Anxiety can be a blessing and a curse. It can either push you forward or become so debilitating, to the point where you’re stuck in pit of negative emotions. This in turn becomes a cycle of thoughts that induce panic, fear, and worry.
Anxiety disorders are the most common mental illness in the U.S., affecting 40 million adults in the United States age 18 and older, every year. Yet, only 36.9% of those suffering receive treatment.
While most seek professional treatment such as psychotherapy and medication, there are effective strategies you can use daily to manage symptoms of anxiety. Whether you suffer from a diagnosable anxiety disorder or experience the occasional anxiety, anxiety can find its way to you.
Here are 4 strategies to help ease anxiety in your daily life:
1. Confront your anxiety: Occasional anxiety is an expected part of life. You might feel anxious before taking a test or before making an important decision. Yet for people who have been diagnosed with an anxiety disorder the symptoms lasts longer in duration and can get worse over time. Facing your anxiety head on can help you identify the common characteristics you experience such as fear of losing control, feelings of restlessness, irritability, irrational fears, perfectionism, or relying on approval from others. By exploring these you gain a better understanding on how they affect your mental health and livelihood.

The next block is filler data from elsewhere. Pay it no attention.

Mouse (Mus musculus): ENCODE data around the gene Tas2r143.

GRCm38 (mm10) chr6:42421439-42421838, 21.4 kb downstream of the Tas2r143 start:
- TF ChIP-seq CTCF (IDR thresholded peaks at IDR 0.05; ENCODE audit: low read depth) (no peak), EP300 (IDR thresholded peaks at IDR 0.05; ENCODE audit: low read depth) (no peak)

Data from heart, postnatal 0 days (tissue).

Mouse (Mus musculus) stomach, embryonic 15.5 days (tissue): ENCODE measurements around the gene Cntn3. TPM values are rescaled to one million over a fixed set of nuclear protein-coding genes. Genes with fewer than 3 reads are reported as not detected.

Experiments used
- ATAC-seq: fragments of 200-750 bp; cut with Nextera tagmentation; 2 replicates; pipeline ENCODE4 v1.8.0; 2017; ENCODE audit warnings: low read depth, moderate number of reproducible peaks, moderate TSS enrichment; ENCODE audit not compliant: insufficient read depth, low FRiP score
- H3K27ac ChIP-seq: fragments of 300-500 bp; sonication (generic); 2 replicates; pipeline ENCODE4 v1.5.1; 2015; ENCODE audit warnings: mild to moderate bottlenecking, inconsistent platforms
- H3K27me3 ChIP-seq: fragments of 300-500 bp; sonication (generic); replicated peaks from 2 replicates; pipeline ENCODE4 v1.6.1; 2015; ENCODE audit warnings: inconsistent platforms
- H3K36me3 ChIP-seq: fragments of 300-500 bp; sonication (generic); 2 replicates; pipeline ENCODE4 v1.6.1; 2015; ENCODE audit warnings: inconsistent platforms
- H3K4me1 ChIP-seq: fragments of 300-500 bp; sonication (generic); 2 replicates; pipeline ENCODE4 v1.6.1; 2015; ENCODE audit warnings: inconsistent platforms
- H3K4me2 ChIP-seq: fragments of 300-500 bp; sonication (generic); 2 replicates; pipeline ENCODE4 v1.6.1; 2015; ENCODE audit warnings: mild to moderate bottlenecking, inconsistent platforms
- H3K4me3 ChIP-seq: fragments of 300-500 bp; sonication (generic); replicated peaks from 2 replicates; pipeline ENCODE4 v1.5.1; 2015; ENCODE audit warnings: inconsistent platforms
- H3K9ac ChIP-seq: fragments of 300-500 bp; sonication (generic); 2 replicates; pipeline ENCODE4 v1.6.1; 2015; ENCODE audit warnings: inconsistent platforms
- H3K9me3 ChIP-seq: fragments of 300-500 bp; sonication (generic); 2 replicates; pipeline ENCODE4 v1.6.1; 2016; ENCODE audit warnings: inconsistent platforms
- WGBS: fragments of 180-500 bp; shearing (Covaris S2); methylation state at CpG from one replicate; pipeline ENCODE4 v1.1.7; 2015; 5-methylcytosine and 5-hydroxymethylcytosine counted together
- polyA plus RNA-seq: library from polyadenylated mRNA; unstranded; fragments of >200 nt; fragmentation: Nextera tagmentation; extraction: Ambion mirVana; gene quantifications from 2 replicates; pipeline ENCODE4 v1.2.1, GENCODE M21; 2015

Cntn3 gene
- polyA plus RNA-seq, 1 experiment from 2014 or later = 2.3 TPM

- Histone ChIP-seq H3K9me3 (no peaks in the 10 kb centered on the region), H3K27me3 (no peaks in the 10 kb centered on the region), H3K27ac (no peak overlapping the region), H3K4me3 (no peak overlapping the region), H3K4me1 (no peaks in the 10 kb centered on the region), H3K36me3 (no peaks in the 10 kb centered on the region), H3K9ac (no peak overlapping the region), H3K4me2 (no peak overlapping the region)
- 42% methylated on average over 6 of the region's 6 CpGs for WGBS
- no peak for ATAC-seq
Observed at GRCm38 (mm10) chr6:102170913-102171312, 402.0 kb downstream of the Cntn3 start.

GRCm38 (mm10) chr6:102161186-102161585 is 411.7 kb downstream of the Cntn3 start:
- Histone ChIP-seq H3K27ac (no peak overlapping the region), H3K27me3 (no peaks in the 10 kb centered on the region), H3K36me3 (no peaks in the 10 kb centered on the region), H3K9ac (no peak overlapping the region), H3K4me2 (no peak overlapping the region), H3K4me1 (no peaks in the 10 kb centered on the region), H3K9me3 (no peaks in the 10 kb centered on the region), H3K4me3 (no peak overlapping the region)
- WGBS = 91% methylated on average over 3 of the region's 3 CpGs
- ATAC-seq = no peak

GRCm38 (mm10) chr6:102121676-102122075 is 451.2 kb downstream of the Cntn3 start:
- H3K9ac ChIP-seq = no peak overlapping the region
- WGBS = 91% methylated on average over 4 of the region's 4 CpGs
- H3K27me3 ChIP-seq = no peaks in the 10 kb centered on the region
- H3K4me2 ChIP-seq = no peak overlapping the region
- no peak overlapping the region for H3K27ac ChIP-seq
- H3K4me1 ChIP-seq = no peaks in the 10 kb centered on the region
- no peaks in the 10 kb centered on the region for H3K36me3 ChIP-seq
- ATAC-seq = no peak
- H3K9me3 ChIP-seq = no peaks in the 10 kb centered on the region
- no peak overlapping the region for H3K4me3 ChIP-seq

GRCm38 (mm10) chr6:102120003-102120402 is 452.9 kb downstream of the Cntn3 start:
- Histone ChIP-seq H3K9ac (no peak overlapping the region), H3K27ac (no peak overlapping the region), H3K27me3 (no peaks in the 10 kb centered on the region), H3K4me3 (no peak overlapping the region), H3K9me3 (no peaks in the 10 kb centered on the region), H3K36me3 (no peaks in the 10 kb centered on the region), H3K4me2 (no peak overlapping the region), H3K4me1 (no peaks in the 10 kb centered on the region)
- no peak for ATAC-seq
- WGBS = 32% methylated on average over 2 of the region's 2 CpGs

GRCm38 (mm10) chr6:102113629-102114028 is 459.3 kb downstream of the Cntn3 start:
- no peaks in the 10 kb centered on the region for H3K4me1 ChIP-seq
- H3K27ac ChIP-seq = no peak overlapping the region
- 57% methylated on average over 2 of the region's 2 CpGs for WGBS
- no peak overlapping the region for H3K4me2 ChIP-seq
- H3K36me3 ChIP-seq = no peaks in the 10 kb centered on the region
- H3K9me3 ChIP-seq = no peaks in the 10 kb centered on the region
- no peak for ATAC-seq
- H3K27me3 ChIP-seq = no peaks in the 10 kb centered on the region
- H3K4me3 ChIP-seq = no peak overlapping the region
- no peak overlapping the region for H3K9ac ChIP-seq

2. Create structure: Idle time is the recipe for overthinking, obsessing, and replaying negative scenarios in your mind. Creating more structure in your life will allow you to focus on productivity instead of worrying about trivial things. While working with my clients who struggle with anxiety, I encourage them to utilize planners (scheduling) and make to-do lists to plan out their daily activities. This helps them create healthy habits and also maintain a sense of control.
3. Get rid of distorted thoughts: Reframe, Reframe, and Reframe some more. Identify your negative thought patterns and try to replace the thoughts with something more balanced (positive). The key is to continue practicing and over time your thoughts will change. Cognitive Behavioral Therapy (CBT), is one type of psychotherapy that can help people with anxiety disorders. It teaches people different ways of thinking, behaving, and reacting to anxiety-producing and fearful objects and situations. I use this modality often with my clients and usually assign homework for them to complete between sessions.
4. Relinquish Control: In a perfect world, we’d be able to control the narrative of our lives and live happily ever after. Unfortunately, we aren’t in control and we should accept that. By relinquishing control we embrace how life unfolds and take things as they come. For individuals with anxiety, they’re living on edge often bracing themselves for potential danger. Navigating through these emotions creates psychological and physical stress.
HOTMTip: Remember – Although we can’t control our lives, we can control our reactions!
Bonus Tip: Practice Yoga: Yoga can help manage symptoms of anxiety by calming your mind and your body. Try focusing on your breathing for a calming/soothing effect, recite a mantra/inspirational quote, gentle poses, and deep stretching can release tension in the body.